Georgia Sagri: The point of the workshops was to share my practice, which is primarily based on physical and mental exercises that I’ve been developing and practising by myself in solitude for ten years now. It was not an easy process, as it was the first time that I was actually sharing this very personal practice with others. I had to find ways to transmit, and at the same time to observe how it affects other bodies and help those bodies to adjust to the training, as well as to find individuals willing to participate in a six-day nonstop performance with me. At the opening of Documenta 14 in Athens the workshop was open to the public, and a group of 20 stayed to be part of the performance in June – during the opening of Documenta in Kassel.
RS: Who took part in the workshops?
GS: Many different people – artists, dancers, actors, sociologists, anthropologists, writers, musicians, singers and students of the schools of the arts from Kassel and Athens. Most of them were very enthusiastic and curious about performance art, and some wanted to go through the workshop to learn more about performance but also its relation and connection to their field of interest. For example, the dancers were very much interested in breathing exercises, and many of them benefited from the training to realise basic mechanics of the skeleton, the posture and diaphragm. But it wasn’t only for me to teach someone a fixed method, but to be able to continue developing it myself.
RS: This sort of self-training, do you apply it to every one of your performances?
GS: Exactly, because it is a training, it has no endpoint. It can be a preparation for any performance but also it can stay as training.
RS: And the workshop is a training for anybody interested in movement.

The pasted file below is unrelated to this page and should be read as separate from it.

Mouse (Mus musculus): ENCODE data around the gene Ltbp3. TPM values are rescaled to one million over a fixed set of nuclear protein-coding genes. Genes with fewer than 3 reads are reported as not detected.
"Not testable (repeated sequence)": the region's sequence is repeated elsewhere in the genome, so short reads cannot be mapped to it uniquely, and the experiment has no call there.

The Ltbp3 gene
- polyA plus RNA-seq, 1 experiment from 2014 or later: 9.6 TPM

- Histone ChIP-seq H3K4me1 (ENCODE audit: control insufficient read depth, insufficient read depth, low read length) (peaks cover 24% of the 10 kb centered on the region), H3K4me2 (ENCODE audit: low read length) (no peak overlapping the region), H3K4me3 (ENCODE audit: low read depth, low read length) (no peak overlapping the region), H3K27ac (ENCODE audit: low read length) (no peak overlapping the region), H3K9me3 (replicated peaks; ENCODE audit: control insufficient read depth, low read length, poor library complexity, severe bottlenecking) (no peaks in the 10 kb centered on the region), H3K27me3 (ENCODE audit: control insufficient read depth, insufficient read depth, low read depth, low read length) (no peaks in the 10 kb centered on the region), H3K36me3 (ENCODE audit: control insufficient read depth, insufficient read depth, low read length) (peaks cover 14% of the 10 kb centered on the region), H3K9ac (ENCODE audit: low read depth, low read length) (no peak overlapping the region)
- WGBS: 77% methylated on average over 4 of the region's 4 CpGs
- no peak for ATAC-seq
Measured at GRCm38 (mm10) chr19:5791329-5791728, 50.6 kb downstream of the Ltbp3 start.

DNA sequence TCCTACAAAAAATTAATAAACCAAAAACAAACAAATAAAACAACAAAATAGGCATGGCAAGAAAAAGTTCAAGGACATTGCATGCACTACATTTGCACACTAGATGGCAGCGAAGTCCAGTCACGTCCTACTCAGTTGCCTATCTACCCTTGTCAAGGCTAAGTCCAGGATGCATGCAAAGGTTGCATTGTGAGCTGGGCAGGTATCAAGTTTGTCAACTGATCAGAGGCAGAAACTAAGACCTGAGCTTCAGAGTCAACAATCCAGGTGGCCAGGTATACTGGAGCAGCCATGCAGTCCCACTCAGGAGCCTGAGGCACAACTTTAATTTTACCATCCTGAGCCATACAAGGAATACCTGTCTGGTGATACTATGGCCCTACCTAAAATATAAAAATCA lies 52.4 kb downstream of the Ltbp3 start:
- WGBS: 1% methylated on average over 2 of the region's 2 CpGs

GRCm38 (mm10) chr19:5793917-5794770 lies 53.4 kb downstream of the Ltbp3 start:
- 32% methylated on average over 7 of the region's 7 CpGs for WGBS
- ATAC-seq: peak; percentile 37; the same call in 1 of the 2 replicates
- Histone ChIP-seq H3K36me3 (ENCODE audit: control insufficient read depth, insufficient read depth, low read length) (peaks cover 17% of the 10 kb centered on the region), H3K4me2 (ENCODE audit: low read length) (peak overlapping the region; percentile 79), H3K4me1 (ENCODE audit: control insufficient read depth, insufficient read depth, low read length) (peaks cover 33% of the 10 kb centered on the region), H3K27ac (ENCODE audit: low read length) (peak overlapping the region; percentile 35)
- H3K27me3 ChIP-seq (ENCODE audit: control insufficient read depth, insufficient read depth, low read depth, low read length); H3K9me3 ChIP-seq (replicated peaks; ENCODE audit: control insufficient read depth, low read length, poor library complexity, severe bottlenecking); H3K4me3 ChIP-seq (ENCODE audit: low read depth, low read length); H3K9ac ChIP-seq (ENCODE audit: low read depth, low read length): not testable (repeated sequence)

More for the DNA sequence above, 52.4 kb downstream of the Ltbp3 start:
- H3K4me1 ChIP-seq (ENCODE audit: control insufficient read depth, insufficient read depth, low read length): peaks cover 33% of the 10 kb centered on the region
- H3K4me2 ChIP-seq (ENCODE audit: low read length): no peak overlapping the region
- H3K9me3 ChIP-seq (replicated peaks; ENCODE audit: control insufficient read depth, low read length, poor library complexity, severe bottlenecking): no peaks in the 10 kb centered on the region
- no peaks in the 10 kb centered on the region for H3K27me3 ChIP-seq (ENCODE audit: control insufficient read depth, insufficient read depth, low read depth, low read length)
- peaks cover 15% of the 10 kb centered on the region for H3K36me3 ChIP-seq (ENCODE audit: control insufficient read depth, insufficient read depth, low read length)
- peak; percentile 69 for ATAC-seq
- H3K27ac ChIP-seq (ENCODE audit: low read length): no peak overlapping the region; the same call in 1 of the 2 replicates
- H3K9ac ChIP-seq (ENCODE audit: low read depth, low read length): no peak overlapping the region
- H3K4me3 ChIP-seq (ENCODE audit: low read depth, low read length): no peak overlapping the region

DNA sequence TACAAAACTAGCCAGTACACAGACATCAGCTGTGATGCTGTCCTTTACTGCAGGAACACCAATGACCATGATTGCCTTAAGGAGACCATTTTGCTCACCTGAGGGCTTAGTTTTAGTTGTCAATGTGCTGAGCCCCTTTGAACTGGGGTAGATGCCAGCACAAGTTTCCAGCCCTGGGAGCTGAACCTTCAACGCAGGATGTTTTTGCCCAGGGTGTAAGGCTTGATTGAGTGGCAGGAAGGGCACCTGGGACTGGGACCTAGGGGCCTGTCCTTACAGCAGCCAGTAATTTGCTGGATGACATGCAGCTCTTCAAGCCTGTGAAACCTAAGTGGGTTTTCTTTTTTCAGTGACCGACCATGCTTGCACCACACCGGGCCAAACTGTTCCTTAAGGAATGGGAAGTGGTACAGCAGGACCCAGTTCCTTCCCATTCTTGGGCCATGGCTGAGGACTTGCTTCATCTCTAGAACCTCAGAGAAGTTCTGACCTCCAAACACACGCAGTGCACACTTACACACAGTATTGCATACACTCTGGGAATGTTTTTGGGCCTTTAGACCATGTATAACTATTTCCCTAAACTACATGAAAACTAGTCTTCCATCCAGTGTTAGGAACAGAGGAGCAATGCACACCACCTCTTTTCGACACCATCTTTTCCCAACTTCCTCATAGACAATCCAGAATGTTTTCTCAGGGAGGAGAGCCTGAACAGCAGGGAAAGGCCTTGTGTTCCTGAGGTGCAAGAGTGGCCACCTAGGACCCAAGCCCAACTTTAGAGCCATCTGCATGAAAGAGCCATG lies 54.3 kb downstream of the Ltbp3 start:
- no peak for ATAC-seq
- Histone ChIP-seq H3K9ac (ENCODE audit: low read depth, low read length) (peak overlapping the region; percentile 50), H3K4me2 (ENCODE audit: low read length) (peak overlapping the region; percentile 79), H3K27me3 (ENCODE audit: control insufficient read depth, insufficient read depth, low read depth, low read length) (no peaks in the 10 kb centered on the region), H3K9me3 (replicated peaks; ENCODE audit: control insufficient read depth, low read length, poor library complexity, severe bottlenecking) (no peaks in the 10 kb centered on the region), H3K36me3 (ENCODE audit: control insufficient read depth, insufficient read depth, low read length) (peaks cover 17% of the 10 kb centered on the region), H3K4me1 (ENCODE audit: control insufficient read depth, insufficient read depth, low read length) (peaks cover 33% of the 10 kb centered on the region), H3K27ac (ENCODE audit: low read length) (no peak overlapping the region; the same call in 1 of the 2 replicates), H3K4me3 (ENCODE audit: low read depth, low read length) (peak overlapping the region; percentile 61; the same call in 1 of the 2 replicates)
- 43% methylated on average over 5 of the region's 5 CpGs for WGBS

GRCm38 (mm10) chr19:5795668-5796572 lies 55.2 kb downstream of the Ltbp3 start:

GS: In understanding their bodies, basically. Understanding their physical capacities, and the individual and unique characteristics they carry. Because each person has very specific and unique capacities and conditions, the way we experience the world is very different.
It’s almost like we try again and again to assume that we are all on the same planet. No, we are not all on the same planet. This planet holds many different planets, many different organisms that are really totally different from each other and experiencing this place in a totally different way. So I have to be okay with that.
Most of the time, we’re trying to adapt to something that we see, and we try to mimic, and the better we do this, the more we form our bodies and qualities. But each person has their own conditions and their own capacities to exist and experience everything, so I understand training as a way to abandon this idea of mastery – mimicking someone – in order to acquire and understand the unique qualities that each of us carry; that is, in my opinion, taking care of the self. Which for me at least is also the base, the foundation, for the medium of performance. Or any kind of medium of using the body as primal material.
Soma in orgasm; as leg, as hand, as brain, as ear, as heart, as breast, as sex, 2017 (installation view, Documenta 14, Athens). Photo: Angelos Giotopoulos. Courtesy the artist and Anthony Reynolds Gallery, London
RS: Because you feel that, ultimately, mastery is just imitation?